Last week I discussed the management techniques I used to keep Trout and Layla safe and separate after their recent fight and resulting injuries. I cannot emphasize how very important management was in our success – without it, I doubt we would have ever been able to get the two girls back together. That said, there was still some work to be done. Today, I’ll cover the training and behavior modification exercises that we employed to reintroduce the two dogs to one another.

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Starting right away, we began to do short sessions with the dogs on opposite sides of their gates or ex-pens. We would take the blankets off the gates so that the dogs could see one another, walk them within sight of each other, then feed them lots of treats. After 10-20 seconds of treating, we would walk one of the dogs out of sight and immediately quit feeding both dogs. The premise was simple – good stuff only happened when the other dog was present.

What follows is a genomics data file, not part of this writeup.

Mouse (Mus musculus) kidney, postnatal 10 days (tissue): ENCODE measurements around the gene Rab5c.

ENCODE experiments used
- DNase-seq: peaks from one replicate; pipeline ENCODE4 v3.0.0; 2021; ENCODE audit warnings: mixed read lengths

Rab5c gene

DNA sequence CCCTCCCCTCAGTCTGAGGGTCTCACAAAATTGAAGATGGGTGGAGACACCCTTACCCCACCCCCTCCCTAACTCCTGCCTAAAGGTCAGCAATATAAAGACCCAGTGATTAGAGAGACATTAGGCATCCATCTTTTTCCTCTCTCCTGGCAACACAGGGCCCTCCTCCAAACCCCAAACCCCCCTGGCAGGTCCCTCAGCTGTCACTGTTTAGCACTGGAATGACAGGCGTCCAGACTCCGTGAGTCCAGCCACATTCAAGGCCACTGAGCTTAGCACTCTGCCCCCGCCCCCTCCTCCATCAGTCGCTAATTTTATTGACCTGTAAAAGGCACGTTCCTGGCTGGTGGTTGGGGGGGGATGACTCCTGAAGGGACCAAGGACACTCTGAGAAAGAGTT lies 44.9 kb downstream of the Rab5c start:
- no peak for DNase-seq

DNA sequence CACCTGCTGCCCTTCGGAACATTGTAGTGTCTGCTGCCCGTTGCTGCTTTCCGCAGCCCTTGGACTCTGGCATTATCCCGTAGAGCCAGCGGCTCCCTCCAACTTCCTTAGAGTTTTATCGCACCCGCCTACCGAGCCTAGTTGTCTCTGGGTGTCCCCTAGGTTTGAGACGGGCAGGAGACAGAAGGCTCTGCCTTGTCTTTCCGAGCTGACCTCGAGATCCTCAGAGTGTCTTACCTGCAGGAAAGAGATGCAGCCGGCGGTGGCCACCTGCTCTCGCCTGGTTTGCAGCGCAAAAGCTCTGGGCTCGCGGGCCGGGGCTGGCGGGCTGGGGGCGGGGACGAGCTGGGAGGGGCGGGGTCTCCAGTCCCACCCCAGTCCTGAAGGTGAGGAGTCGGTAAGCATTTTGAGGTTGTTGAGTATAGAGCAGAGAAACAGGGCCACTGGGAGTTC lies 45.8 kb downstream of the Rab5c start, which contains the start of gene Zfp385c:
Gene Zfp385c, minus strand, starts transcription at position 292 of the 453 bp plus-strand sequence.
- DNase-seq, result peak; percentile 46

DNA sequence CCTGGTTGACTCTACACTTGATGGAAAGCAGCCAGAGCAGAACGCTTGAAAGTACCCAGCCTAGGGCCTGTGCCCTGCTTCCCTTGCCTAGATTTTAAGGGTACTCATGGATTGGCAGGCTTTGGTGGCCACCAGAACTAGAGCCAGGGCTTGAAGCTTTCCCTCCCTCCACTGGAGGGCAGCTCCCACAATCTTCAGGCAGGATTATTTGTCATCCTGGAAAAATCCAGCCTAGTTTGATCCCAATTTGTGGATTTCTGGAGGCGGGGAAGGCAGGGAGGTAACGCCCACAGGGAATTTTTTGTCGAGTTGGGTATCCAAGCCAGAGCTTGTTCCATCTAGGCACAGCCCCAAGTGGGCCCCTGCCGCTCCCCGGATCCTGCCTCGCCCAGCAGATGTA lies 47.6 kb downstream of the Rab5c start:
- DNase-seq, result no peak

When we first started these exercises, the dogs were noticeably worried. Trout frequently stared at Layla and sometimes growled, her posture stiff and upright. Layla avoided confrontations, looking away and licking her lips, clearly frightened. This behavior on Layla’s part was quite surprising to me. In the past, she’s always been eager to engage if another dog started something, but I suspect that with her increasing age (she’s nine years old) and injured leg she just wasn’t feeling up to another confrontation. When Trout growled or postured, her handler instantly stopped treating or paying attention to her and walked her away, while Layla’s handler praised and treated her for avoiding conflict while also moving her further away. We never allowed growling or posturing to continue for more than a second before intervening. Remember, practice makes perfect – and we certainly didn’t want Trout to get better at these behaviors!